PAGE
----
For some reason I can’t get this to embed. Oh well, follow the link for an interactive map of trout streams and public land in Georgia, courtesy of the Georgia DNR Wildlife Resources Division
For the last few years the Bayou Coast Kayak Fishing Club and Massey’s Outfitters have gotten together and offered one of my favorite kayak fishing events, the Massey’s BCKFC Fish Pics Tournament. It’s an 11 month long CPR style (catch-photo-release) tournament that starts on Jan 1st of each year and is free to members of the BCKFC. It has two divisions, one for conventional tackle and one for fly fishermen, and each division winner is awarded a kayak at the end of the year. You heard that right, a tournament with essentially free entry awards two kayaks! Other awards are also given out for the biggest fish in each category – redfish, trout, bass, and flounder. I love this style of tournament because now every trip becomes a potential winning trip.
Last year I started off hot, catching some big redfish in January. This 42.25″ red was good enough to land me the award for biggest redfish in the conventional tackle division.
In the fly division, I took home 2nd place overall with the help of a 35.5″ redfish also caught that same day in January.
My bass and my trout weren’t the biggest, but they were enough to eek out a 2nd place finish. They were both caught during my week long stay in St. Bernard in October.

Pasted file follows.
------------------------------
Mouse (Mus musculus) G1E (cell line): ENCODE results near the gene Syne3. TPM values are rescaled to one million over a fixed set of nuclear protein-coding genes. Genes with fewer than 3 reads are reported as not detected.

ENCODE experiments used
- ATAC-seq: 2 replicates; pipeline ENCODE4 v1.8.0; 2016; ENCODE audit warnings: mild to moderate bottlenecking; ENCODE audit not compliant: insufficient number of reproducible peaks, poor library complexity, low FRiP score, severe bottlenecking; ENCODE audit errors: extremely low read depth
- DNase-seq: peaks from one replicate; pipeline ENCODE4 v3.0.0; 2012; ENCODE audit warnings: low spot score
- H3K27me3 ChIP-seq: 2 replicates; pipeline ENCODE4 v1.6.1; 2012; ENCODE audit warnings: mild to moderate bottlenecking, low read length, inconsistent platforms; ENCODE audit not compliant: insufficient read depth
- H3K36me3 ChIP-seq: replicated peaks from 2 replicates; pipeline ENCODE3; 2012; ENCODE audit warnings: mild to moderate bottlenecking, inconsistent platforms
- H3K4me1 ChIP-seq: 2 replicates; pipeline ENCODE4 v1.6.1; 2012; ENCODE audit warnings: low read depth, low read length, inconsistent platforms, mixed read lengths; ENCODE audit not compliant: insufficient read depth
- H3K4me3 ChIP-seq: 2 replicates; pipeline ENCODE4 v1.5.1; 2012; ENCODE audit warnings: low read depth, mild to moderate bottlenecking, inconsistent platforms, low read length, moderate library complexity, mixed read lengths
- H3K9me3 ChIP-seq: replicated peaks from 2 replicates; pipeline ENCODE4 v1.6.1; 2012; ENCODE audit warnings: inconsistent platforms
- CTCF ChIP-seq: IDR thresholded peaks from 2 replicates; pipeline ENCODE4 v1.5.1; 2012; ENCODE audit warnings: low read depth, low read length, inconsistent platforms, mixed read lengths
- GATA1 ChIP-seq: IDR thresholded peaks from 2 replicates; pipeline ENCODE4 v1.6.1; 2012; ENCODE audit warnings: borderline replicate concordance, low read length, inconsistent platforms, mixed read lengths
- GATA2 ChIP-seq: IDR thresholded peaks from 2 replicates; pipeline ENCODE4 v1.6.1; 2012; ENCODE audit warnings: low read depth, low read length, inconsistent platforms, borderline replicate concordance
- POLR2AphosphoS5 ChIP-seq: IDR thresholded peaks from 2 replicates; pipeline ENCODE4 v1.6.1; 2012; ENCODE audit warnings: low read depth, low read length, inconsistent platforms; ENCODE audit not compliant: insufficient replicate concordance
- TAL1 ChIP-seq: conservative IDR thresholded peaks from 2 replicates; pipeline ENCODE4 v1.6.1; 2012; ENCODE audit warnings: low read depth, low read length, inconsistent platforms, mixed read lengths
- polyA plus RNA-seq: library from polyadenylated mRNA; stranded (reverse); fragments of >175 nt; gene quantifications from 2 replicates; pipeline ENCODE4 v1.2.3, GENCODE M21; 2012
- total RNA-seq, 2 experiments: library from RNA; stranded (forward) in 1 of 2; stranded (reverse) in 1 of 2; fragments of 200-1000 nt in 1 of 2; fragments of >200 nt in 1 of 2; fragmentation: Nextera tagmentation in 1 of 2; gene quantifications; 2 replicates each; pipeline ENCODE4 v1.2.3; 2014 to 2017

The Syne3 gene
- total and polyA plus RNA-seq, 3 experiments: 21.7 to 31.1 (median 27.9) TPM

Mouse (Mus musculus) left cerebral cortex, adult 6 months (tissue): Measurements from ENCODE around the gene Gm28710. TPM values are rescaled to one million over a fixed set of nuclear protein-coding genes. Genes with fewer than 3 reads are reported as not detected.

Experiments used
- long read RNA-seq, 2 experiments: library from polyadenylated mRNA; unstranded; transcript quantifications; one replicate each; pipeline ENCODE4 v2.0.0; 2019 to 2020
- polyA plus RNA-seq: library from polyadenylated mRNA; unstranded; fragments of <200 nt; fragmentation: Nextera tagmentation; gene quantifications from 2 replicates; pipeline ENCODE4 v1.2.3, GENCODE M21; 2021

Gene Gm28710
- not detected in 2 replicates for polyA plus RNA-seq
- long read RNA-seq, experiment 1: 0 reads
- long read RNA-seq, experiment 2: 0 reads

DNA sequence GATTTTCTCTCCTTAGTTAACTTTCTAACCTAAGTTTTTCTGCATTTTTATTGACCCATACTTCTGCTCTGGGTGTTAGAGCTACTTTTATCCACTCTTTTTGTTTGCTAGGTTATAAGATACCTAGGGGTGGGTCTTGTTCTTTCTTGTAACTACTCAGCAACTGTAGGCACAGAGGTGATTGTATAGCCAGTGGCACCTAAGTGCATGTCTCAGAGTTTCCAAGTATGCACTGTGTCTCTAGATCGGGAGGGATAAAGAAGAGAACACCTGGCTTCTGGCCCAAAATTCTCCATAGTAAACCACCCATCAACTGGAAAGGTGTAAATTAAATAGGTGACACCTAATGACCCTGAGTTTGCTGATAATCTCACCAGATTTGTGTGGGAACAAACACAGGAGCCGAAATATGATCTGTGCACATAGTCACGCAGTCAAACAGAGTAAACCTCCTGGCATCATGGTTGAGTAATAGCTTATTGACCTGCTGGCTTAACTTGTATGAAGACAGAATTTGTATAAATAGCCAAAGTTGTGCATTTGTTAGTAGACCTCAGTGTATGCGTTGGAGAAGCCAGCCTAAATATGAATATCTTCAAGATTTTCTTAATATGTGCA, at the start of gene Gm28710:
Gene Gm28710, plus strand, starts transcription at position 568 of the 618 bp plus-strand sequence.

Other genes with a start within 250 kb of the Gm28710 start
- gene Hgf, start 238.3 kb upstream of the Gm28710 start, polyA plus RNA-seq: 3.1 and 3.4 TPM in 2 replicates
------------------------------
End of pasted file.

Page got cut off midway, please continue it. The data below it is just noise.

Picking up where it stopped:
This past year was the most participation that the tournament has ever seen, which was around 40 people total, so as you can tell, it didn’t take much for me to place. It’s a shock to me that more BCKFC members aren’t taking advantage of this opportunity and submitting fish from their trips. Maybe this year the tournament will see even more growth.
For more information on the Massey’s BCKFC Fish Pics tournament or to start competing, sign up to become a member at www.BCKFC.org.
Made the annual northeastern migration over Memorial Day weekend to my parent’s place in the North Georgia mountains. The weather couldn’t have been better as every day brought blue skies and mild temps. It was even a chilly 47 degrees upon waking up Friday morning. The fishing was pretty darn good, most fish fell for stonefly imitations, but a few came on streamers and dries. Day 1 yielded the best results with the action tapering off throughout the weekend- no doubt the fish were getting tired of seeing the same thing by day 3. For the second year in a row I caught the biggest brown trout that I’ve ever caught and it could actually be the same fish that I caught last year – click the link, you be the judge. Besides the brown, there are some real monsters in that little creek, I moved a few fish on streamers that would give that brown a run for the money. I just wish I could have gotten them to eat just to see if my 7wt would have held up. These trips are a lot of fun and I wish I could get that way more often. Big thanks to my parents for having me over for a few days. What they have there is really special and I know a lot of hard work gets put into it. I truly appreciate every opportunity I’m given to enjoy it.
The big brown
About to hit the road with a couple of good friends and spend a long weekend in the southern Appalachians. It is 620 miles from Baton Rouge to our destination in North Georgia – can you say road trip?
Our destination (Fall colors not included):
What we hope to catch (in no particular order):
In their typical North Georgia habitat:
Wish us luck!